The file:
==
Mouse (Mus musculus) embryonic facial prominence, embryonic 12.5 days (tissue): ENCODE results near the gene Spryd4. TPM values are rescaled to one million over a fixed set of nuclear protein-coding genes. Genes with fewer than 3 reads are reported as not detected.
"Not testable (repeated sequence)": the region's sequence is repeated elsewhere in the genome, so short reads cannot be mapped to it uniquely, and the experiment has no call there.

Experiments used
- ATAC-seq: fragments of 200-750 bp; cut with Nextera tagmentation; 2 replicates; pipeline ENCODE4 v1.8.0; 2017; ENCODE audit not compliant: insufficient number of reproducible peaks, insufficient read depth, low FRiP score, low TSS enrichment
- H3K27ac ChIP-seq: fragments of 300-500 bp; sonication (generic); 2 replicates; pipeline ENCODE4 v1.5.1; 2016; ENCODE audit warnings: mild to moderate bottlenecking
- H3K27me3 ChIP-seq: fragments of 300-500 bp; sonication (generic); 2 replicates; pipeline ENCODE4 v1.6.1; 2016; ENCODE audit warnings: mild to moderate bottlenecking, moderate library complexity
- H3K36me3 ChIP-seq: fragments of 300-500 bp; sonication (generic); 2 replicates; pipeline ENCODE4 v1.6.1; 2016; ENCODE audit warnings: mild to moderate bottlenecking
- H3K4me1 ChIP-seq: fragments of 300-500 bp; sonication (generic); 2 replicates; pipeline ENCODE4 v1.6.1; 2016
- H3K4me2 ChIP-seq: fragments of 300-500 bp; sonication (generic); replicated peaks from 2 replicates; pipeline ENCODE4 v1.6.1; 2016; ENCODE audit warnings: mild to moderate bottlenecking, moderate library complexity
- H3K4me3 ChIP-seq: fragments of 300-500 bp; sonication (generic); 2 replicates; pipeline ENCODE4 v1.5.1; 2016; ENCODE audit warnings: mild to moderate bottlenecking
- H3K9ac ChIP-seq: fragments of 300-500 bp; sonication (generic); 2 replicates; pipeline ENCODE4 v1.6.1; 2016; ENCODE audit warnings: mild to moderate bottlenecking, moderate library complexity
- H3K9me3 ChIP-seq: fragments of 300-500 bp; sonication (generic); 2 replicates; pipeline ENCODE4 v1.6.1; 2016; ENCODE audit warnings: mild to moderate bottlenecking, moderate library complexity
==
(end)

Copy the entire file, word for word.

Mouse (Mus musculus) embryonic facial prominence, embryonic 12.5 days (tissue): ENCODE results near the gene Spryd4. TPM values are rescaled to one million over a fixed set of nuclear protein-coding genes. Genes with fewer than 3 reads are reported as not detected.
"Not testable (repeated sequence)": the region's sequence is repeated elsewhere in the genome, so short reads cannot be mapped to it uniquely, and the experiment has no call there.

Experiments used
- ATAC-seq: fragments of 200-750 bp; cut with Nextera tagmentation; 2 replicates; pipeline ENCODE4 v1.8.0; 2017; ENCODE audit not compliant: insufficient number of reproducible peaks, insufficient read depth, low FRiP score, low TSS enrichment
- H3K27ac ChIP-seq: fragments of 300-500 bp; sonication (generic); 2 replicates; pipeline ENCODE4 v1.5.1; 2016; ENCODE audit warnings: mild to moderate bottlenecking
- H3K27me3 ChIP-seq: fragments of 300-500 bp; sonication (generic); 2 replicates; pipeline ENCODE4 v1.6.1; 2016; ENCODE audit warnings: mild to moderate bottlenecking, moderate library complexity
- H3K36me3 ChIP-seq: fragments of 300-500 bp; sonication (generic); 2 replicates; pipeline ENCODE4 v1.6.1; 2016; ENCODE audit warnings: mild to moderate bottlenecking
- H3K4me1 ChIP-seq: fragments of 300-500 bp; sonication (generic); 2 replicates; pipeline ENCODE4 v1.6.1; 2016
- H3K4me2 ChIP-seq: fragments of 300-500 bp; sonication (generic); replicated peaks from 2 replicates; pipeline ENCODE4 v1.6.1; 2016; ENCODE audit warnings: mild to moderate bottlenecking, moderate library complexity
- H3K4me3 ChIP-seq: fragments of 300-500 bp; sonication (generic); 2 replicates; pipeline ENCODE4 v1.5.1; 2016; ENCODE audit warnings: mild to moderate bottlenecking
- H3K9ac ChIP-seq: fragments of 300-500 bp; sonication (generic); 2 replicates; pipeline ENCODE4 v1.6.1; 2016; ENCODE audit warnings: mild to moderate bottlenecking, moderate library complexity
- H3K9me3 ChIP-seq: fragments of 300-500 bp; sonication (generic); 2 replicates; pipeline ENCODE4 v1.6.1; 2016; ENCODE audit warnings: mild to moderate bottlenecking, moderate library complexity